An upbeat celebration of lively imagination, friendship, family, community, and the exuberance of childhood.

ONE AWESOME THING

From the Waylon! series , Vol. 1

Fourth-grader Waylon Zakowski is struggling to navigate change.

Most immediately, he needs to figure out how to deal with charismatic Arlo, who seems determined to splinter the formerly cohesive class into “things.” To further complicate his life, his 14-year-old sister, Charlotte, is now calling herself Neon and has gone goth. His parents seem unable to confront her, leaving him to fill the new gap in his previously loving family. Waylon is a scientist with a lot of bright but unusual ideas. As he carefully considers—as a good scientist must—the mostly wonderful world around him, he develops insights: he must become an isthmus, standing in the middle to keep the peace in school and at home. His point of view is nicely captured through his thoughtful third-person voice—authentically peppered with scientific trivia—and Frazee’s frequent drawings (only a few of which were available for review). Unexpected bits of magic add depth and an aching tenderness, as when Neon steals into Waylon’s room to play a game called OAT—One Awesome Thing—to help support her discouraged brother, later revealing that she hasn’t really changed so much. Waylon is a blond white boy, Arlo is a dreadlocked dark-skinned boy, and judging by the names, their fourth-grade Boston-area class is a diverse one.

An upbeat celebration of lively imagination, friendship, family, community, and the exuberance of childhood. (Fiction. 7-11)

Pub Date: April 5, 2016

ISBN: 978-1-4847-0152-2

Page Count: 208

Publisher: Disney-Hyperion

Review Posted Online: Jan. 9, 2016

Kirkus Reviews Issue: Jan. 15, 2016

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Though the lessons weigh more heavily than in The One and Only Ivan, a potential disappointment to its fans, the story is...

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CRENSHAW

Applegate tackles homelessness in her first novel since 2013 Newbery winner The One and Only Ivan.

Hunger is a constant for soon-to-be fifth-grader Jackson and his family, and the accompanying dizziness may be why his imaginary friend is back. A giant cat named Crenshaw first appeared after Jackson finished first grade, when his parents moved the family into their minivan for several months. Now they’re facing eviction again, and Jackson’s afraid that he won’t be going to school next year with his friend Marisol. When Crenshaw shows up on a surfboard, Jackson, an aspiring scientist who likes facts, wonders whether Crenshaw is real or a figment of his imagination. Jackson’s first-person narrative moves from the present day, when he wishes that his parents understood that he’s old enough to hear the truth about the family’s finances, to the first time they were homeless and back to the present. The structure allows readers access to the slow buildup of Jackson’s panic and his need for a friend and stability in his life. Crenshaw tells Jackson that “Imaginary friends don’t come of their own volition. We are invited. We stay as long as we’re needed.” The cat’s voice, with its adult tone, is the conduit for the novel’s lessons: “You need to tell the truth, my friend….To the person who matters most of all.”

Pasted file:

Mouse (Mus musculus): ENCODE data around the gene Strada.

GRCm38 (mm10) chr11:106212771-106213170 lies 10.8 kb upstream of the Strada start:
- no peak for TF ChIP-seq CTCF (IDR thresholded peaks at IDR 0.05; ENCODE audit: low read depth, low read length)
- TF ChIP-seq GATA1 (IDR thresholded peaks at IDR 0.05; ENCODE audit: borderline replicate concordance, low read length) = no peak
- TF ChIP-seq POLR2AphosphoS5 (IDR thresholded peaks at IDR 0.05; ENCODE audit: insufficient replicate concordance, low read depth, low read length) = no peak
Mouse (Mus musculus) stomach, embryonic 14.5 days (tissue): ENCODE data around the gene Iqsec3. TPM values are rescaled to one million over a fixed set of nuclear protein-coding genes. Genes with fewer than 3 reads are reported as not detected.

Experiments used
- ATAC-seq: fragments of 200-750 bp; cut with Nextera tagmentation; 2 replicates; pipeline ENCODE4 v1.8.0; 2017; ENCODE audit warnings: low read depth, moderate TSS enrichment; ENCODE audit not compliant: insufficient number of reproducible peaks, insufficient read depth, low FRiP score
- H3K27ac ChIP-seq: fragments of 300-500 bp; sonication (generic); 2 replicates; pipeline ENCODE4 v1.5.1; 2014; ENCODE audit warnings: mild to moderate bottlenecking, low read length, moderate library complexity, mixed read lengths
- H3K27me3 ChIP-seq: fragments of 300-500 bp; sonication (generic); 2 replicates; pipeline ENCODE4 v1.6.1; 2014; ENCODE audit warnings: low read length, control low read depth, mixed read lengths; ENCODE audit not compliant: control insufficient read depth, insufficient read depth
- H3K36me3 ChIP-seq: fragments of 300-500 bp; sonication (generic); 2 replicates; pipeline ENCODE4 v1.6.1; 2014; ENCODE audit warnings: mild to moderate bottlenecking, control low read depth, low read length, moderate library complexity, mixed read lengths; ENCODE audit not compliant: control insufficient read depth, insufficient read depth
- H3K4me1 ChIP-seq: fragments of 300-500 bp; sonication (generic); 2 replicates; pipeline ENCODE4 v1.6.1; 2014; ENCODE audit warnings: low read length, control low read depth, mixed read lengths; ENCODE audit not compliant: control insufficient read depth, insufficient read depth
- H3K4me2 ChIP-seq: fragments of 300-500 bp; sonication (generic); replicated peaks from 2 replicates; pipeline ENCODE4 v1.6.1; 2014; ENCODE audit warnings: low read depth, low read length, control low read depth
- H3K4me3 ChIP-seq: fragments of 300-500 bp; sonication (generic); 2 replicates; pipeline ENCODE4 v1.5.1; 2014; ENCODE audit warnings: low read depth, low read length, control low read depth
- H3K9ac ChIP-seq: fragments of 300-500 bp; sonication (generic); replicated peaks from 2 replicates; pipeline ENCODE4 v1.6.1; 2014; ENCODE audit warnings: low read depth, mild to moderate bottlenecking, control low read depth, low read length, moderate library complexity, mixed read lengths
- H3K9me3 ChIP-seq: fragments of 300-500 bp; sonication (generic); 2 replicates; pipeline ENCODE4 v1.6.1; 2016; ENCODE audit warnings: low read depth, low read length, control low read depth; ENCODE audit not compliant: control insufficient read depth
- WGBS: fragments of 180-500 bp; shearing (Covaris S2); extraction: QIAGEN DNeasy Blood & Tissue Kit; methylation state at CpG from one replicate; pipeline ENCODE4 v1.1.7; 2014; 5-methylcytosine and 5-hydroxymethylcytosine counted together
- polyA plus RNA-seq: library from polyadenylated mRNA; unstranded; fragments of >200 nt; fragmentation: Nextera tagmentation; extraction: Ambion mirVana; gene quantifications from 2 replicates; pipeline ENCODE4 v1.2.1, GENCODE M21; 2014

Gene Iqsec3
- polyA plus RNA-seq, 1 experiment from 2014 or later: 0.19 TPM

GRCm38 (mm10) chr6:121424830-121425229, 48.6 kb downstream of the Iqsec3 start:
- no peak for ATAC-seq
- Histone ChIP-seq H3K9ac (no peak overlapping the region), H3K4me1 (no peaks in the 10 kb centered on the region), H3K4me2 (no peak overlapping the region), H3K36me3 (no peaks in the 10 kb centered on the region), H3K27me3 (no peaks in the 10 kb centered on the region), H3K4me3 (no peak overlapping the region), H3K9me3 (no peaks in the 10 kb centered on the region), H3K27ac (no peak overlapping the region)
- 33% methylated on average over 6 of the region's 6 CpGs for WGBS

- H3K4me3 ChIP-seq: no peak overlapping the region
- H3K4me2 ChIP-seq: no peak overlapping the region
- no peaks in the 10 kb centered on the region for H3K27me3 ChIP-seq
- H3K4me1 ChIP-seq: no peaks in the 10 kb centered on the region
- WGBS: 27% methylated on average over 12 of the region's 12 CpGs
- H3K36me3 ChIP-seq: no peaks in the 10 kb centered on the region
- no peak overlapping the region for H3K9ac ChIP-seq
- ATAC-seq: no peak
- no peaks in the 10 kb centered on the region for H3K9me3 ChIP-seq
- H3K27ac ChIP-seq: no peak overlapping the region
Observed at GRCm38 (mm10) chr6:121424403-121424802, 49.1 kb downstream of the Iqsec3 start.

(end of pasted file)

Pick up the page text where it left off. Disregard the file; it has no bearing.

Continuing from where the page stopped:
Though the lessons weigh more heavily than in The One and Only Ivan, a potential disappointment to its fans, the story is nevertheless a somberly affecting one . (Fiction. 7-11)

Pub Date: Sept. 22, 2015

ISBN: 978-1-250-04323-8

Page Count: 256

Publisher: Feiwel & Friends

Review Posted Online: June 29, 2015

Kirkus Reviews Issue: July 15, 2015

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Another uproarious romp that explores what it is to be good as well as do good.

THE BAD GUYS IN MISSION UNPLUCKABLE

From the Bad Guys series , Vol. 2

The foursome of reformed villains returns with a new mission and new team member in a continued effort to repair their reputations in Blabey's (The Bad Guys, 2017) rollicking sequel.

This second installment opens with our would-be heroes, Mr. Wolf, Mr. Snake, Mr. Shark, and Mr. Piranha, fresh from their bold liberation of the local pound, finding that the media is not spinning in their favor. Accused of terrorizing rather than rescuing, the group (at least Mr. Wolf) refuses to admit defeat—"We're the GOOD GUYS here!"—and begins planning a new mission to free innocent chickens from their deplorable confinement in the Sunnyside Chicken Farm. But if the team can't work together—something all the more difficult with the team a little panicked by the addition of Legs (a friendly, tech-genius tarantula) and one of the group suspiciously excited to greet the chickens—a rescue mission may be all but impossible. Despite some language devaluing of mental diversity (“freak out,” “loco,” etc.) that may turn some readers off, Blabey once again deploys moral ambiguity to overall success, challenging fear as a justification for prejudice and mistakes as reasons to give up. The narrative has lost no comic momentum from first to second book, juxtaposing classic riffs on Mission Impossible and new visual gags unique to these delightfully wry characters.

Another uproarious romp that explores what it is to be good as well as do good. (Fiction. 7-11)

Pub Date: Feb. 28, 2017

ISBN: 978-0-545-91241-9

Page Count: 144

Publisher: Scholastic

Review Posted Online: Dec. 6, 2016

Kirkus Reviews Issue: Dec. 15, 2016

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